Known as the father of modern astronomy, Nicolaus Copernicus established the heliocentric theory of the universe (via History). For centuries, the Ptolemaic theory maintained that Earth is at the center of the solar system (per Biography). Copernicus questioned this as he believed that Earth and other planets revolved around the sun. This was quite the take, as he never intended to study the cosmos; Copernicus was supposed to become a priest. According to Space, although he never reached priesthood, he did become a canon for the Catholic Church.
In between his studies and official duties, Copernicus dedicated himself to astronomy. In 1532, he wrote “On the Revolutions of the Heavenly Spheres.” Here, Copernicus lays it all out and writes that the planets indeed orbit the sun and not Earth. However, this book was not published until over a decade later, two months before his death. Some might say Copernicus got lucky, as he never faced retribution for his beliefs when he was alive. The book was later banned in 1616 by the church, and Copernicus died in 1543 at the age of 70 from a stroke. Per NBC News, he was buried in an unmarked grave in Poland in Frombork Cathedral, where he served as canon for many years.
Copernicus' remains were under the floor of a medieval church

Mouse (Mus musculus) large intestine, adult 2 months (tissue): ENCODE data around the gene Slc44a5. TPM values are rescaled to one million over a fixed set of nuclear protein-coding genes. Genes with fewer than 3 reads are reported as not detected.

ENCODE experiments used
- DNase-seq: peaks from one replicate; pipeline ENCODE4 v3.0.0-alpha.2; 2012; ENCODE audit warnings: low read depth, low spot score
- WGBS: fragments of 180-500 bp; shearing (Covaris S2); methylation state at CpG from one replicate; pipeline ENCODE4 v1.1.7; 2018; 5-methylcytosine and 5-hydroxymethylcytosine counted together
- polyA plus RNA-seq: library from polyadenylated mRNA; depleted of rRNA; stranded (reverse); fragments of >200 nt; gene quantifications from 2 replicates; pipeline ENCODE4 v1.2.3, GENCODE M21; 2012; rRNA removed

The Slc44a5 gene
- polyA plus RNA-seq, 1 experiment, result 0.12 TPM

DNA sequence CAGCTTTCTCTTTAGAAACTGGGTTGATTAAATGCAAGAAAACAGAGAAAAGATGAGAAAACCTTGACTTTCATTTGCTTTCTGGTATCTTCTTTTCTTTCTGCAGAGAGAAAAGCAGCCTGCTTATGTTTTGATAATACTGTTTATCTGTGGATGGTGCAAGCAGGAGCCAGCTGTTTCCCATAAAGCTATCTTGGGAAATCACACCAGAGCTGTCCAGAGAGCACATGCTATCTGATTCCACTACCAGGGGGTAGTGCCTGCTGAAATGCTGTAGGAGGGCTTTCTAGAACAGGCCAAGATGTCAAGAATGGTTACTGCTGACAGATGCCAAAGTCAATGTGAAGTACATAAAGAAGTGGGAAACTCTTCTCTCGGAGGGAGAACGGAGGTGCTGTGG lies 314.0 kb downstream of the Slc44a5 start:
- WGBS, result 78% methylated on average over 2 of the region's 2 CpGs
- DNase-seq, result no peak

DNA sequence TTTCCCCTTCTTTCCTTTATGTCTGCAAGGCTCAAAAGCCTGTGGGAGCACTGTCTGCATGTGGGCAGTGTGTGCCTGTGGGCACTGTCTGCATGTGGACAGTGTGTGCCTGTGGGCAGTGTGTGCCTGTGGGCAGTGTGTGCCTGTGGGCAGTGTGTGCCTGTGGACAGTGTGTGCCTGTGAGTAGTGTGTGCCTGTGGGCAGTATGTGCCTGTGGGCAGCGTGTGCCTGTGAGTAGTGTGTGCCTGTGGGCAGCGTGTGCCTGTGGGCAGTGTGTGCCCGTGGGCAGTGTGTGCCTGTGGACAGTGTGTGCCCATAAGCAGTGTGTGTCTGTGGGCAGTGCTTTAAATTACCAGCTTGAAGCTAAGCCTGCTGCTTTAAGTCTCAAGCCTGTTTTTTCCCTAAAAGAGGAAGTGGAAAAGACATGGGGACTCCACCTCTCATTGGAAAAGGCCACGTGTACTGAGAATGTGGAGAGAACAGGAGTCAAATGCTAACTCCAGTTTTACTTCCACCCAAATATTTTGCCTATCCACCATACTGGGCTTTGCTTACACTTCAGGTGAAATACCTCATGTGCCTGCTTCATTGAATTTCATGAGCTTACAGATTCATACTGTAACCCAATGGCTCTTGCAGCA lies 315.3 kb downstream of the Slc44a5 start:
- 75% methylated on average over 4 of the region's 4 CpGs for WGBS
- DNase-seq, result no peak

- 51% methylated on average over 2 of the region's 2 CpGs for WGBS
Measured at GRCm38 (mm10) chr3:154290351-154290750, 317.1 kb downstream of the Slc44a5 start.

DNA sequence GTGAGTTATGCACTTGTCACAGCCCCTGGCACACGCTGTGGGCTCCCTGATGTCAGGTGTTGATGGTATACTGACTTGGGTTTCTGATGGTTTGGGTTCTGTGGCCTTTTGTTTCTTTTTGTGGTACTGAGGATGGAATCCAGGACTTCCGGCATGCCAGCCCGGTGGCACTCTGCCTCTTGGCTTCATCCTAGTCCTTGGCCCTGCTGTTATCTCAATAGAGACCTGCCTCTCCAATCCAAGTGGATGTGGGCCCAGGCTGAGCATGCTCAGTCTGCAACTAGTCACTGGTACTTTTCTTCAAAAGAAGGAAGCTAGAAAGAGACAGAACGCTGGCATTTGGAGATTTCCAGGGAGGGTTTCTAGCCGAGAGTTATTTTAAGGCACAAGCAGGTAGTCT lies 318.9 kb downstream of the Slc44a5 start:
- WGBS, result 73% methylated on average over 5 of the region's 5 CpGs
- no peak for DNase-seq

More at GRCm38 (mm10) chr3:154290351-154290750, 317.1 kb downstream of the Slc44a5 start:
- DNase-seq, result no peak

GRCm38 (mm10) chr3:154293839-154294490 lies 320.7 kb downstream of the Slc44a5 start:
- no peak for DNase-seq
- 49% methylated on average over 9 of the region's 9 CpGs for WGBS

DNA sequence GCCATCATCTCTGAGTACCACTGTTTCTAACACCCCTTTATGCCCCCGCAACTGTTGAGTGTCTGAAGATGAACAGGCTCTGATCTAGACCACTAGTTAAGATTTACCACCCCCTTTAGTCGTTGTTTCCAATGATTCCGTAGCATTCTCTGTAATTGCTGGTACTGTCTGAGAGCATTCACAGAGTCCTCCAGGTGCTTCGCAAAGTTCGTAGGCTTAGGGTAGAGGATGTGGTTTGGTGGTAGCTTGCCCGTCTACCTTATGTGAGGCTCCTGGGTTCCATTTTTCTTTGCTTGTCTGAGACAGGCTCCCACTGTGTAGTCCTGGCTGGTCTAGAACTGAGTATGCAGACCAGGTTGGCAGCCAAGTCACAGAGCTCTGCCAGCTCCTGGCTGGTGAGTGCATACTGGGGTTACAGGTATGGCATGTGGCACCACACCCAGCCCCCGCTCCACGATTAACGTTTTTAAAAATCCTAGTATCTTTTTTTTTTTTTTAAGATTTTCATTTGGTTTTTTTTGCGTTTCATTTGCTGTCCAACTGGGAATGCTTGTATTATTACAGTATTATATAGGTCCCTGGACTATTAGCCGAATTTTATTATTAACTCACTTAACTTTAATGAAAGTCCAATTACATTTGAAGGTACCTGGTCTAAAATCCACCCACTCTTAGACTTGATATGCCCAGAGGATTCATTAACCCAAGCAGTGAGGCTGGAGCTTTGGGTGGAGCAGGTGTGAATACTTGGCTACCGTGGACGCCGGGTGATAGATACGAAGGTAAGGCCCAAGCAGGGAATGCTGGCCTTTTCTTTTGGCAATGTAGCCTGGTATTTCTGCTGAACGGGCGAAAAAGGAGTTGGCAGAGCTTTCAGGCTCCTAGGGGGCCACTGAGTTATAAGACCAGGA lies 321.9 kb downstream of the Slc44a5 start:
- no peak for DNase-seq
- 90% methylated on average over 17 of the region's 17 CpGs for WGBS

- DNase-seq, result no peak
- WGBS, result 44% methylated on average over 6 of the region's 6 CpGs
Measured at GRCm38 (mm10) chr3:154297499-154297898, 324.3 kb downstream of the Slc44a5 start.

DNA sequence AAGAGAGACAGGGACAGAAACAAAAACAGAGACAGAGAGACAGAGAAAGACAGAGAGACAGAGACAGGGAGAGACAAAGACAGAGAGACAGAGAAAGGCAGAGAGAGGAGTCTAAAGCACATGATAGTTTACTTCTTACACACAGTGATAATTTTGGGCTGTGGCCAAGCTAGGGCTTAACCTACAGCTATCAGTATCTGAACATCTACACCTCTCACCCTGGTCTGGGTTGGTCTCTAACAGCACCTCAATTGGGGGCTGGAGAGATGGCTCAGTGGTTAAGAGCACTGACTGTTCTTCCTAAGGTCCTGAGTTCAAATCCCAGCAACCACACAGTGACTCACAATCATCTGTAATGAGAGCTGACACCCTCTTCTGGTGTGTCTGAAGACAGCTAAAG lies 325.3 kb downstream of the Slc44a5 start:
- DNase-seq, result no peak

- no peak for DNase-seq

Although it was known that Copernicus was laid to rest at Frombork Cathedral, no one knew exactly where. After a request from a local bishop, an archaeology team got to work (via The Guardian). In 2005, Copernicus’ remains were found under one of the 16 altars of the cathedral. How were they sure it was him? With modern science, of course.
First, the skull was sent to a lab for facial reconstruction. According to NBC News, the skull belonged to a man who was 70 — the same age Copernicus was when he died. In addition, the reconstruction showed a broken nose, and the skull had a cut mark above the left eye; both of these features are present in a self-portrait of Copernicus. What truly confirmed that these were his remains, though, was DNA. Hair was found in a book Copernicus owned, and the DNA matched a tooth and femur bone. There was no question that this was indeed Copernicus.
When one of the archaeologists was asked why the bishop wanted to look for his remains after so many years, he replied that perhaps the church wanted to make amends. Later supporters of Copernicus’ theories faced consequences, including Galileo, who was put under house arrest by the church for trying to prove Copernicus was right all along (per Popular Science).
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